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I blog about my daughter with autism, about her life, about her art, about funny stuff she does, about good times and bad.

I thought I might start sharing some of my entries here, as an effort to raise autism awareness.  Often diaries on this site about autism seem to center around vaccine issues, which is a shame, if you ask me.

This latest entry is on the occasion of my daughter turning ten years old.

Visit her website to read more about Ellie, autism, or to see some of her artwork.

First, there is some pain and yelling, then there are those baby cries of a tone that burrow into your heart, never loosening their grip as long as you live.

There are the first moments alone, when husband and first-born have gone home, and you luxuriate in the mink-like hair, thick, the color of mahogany.  You don't feel the panic that you suffered with the first baby.  You know what you're doing now, you can just relax and enjoy her baby smell and squirmy form.  When they give her all the shots and pokes and sticks of a newborn, she doesn't cry, or even blink.  Tough kid, you think fondly.

Then comes baby food, and diapers, and normal baby things.  You're tired a lot.  You write down all the milestones, and carefully paste the pictures in the baby book.  The space for "first word" is blank.  You wait to fill it in.

Her first steps are in a perfect circle, right there on the bathroom rug while you are brushing your teeth.  "She's a genius!" you say.  What child walks in a circle for her very first independent steps?  Clearly gifted.  Still waiting on that first word, but her big brother didn't talk until he was almost eighteen months old.  Not to worry.  But, she's been walking the perimeter of the living room rug since she learned to walk, around and around.  On the other hand, she's cuddly and happy and funny.  She sucks her two middle fingers, eats well and finally is sleeping well.

Your aunt, the teacher, keeps telling you that maybe you should take her to see someone.  Sure, sure, but first you'll wait and see.  You mention the word "autism" to your husband.  He doesn't react well.  No, you're right, you say, just a nervous mother over-reacting.  But secretly you Google "autism".  You find as many things to make you think "yes" as "no".

Then one day, she's playing along-side her little playmates.  There's one little girl who is exactly the same age.  You are watching your girl and the other little girl.  One is pushing a dolly in a doll stroller.  "Mommy!  Look!  Look!" she's calling to her mother.  She's asking for a snack, she's seeking out her mother's help.  You watch your girl, who has been holding on to the same toy screwdriver for four days.  She is sitting in the corner, silent, by herself.  When she gets up, it is to walk the perimeter of the carpet.  When she's hungry, she takes someone's leftover snack from the table.  She doesn't ask you for help.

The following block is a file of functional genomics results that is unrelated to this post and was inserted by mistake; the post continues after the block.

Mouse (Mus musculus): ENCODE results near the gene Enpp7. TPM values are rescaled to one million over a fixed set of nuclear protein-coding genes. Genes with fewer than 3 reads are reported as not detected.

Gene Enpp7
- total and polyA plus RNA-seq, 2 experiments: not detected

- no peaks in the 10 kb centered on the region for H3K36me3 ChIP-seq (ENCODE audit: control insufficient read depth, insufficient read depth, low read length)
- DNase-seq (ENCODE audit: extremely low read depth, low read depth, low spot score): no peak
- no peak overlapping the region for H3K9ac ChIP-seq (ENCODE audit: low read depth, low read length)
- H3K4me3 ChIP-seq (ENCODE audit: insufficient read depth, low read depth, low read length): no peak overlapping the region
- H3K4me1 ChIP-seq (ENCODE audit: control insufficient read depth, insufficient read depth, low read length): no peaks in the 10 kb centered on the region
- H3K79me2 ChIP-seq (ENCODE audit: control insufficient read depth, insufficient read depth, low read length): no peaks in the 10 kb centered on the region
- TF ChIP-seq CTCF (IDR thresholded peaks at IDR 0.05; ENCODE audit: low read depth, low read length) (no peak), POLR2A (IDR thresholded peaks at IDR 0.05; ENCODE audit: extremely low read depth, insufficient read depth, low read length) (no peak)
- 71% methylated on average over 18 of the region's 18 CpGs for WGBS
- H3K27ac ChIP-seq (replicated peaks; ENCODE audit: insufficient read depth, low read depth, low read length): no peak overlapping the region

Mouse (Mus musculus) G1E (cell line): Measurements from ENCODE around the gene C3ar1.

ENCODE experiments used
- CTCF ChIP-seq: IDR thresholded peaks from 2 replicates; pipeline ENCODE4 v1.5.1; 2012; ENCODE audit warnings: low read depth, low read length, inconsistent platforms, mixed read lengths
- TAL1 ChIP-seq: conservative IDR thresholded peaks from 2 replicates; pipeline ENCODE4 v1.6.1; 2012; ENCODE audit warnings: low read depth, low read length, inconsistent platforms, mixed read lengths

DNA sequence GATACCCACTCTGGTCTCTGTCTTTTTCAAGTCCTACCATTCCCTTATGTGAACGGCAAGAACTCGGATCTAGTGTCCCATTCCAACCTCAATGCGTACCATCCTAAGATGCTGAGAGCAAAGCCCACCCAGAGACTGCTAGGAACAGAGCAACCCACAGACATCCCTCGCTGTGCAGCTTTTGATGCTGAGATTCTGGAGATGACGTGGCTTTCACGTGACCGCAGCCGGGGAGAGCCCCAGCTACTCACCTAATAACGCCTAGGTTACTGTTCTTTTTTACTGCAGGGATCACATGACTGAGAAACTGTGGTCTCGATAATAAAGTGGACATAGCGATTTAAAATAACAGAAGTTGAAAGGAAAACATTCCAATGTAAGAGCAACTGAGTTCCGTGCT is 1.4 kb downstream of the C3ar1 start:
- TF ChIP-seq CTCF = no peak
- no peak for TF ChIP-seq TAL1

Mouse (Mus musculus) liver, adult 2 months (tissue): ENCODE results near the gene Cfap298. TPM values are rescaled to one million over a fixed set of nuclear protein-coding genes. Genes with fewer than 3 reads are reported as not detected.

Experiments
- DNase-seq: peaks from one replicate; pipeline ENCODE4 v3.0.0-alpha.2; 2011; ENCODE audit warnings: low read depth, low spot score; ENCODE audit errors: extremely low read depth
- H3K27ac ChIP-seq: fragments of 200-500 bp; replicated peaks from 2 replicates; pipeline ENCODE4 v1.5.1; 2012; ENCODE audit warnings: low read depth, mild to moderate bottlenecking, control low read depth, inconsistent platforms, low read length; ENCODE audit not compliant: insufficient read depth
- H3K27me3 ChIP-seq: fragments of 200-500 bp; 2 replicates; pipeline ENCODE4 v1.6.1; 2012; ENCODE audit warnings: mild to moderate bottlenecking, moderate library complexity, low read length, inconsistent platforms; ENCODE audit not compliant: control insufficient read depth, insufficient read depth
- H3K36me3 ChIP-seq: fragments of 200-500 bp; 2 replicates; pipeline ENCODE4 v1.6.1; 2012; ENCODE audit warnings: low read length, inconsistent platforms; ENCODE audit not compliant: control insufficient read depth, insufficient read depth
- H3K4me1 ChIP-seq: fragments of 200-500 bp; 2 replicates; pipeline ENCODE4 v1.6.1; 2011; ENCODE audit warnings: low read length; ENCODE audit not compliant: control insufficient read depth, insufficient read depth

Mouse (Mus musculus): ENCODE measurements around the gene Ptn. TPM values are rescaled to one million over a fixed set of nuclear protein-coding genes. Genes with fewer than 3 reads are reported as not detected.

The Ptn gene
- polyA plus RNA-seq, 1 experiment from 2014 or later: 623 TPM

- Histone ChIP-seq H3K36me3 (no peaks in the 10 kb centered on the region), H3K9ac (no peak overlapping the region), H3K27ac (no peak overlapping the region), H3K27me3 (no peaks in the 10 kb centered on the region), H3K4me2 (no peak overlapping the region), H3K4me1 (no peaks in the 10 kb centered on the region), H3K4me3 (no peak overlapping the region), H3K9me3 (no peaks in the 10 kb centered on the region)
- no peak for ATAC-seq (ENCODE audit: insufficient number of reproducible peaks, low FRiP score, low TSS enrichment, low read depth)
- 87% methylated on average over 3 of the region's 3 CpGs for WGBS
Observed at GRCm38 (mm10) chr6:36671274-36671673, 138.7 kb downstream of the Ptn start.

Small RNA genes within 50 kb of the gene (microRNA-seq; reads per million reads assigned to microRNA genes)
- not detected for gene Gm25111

You have a little trouble breathing as you are overcome with certainty.  Your beautiful little girl has autism.  There's not a doubt in your mind.  When you take her to the doctor for the diagnosis, it's a formality as far as you are concerned.  You already know that she has autism, but still you must go through the process.

Then begins the long march.  I won't even detail it here, because I've already written of the many steps up the rocky path of discovery.  The mis-steps, the false leads, the falls and the times where you are in dark, dark woods with no light coming in through the trees.  The times when you think no matter what happens it will be all right, and the times when you think nothing will ever be right, that everything is ruined.  Mostly, you concentrate on the day ahead.

Then, one day, your girl turns ten.  She starts talking more, and she's doing well at school.  She hasn't scratched anyone in a really long time.  You take a deep, deep breath and wonder if maybe you see some light up ahead.

But then, you notice THE SIGNS.  She's not a baby anymore, and soon she'll be a young woman.  You start to choke on panic again.  You notice that like Sisyphus, the hill is rising before you once more and there's a big frickin' rock in front of you.

But, right now she's swinging in her hammock, as happy as can be, with her new birthday toys, waiting patiently to go out for her birthday dinner at her favorite restaurant.  The sun is shining on that mahogany hair and there's a tiny grin on her face.

So you find the strength to begin pushing that rock up the hill.

Originally posted to coquiero on Sun Apr 11, 2010 at 07:29 AM PDT.


What is the most difficult age to parent?

5%4 votes
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46%36 votes
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| 77 votes | Vote | Results

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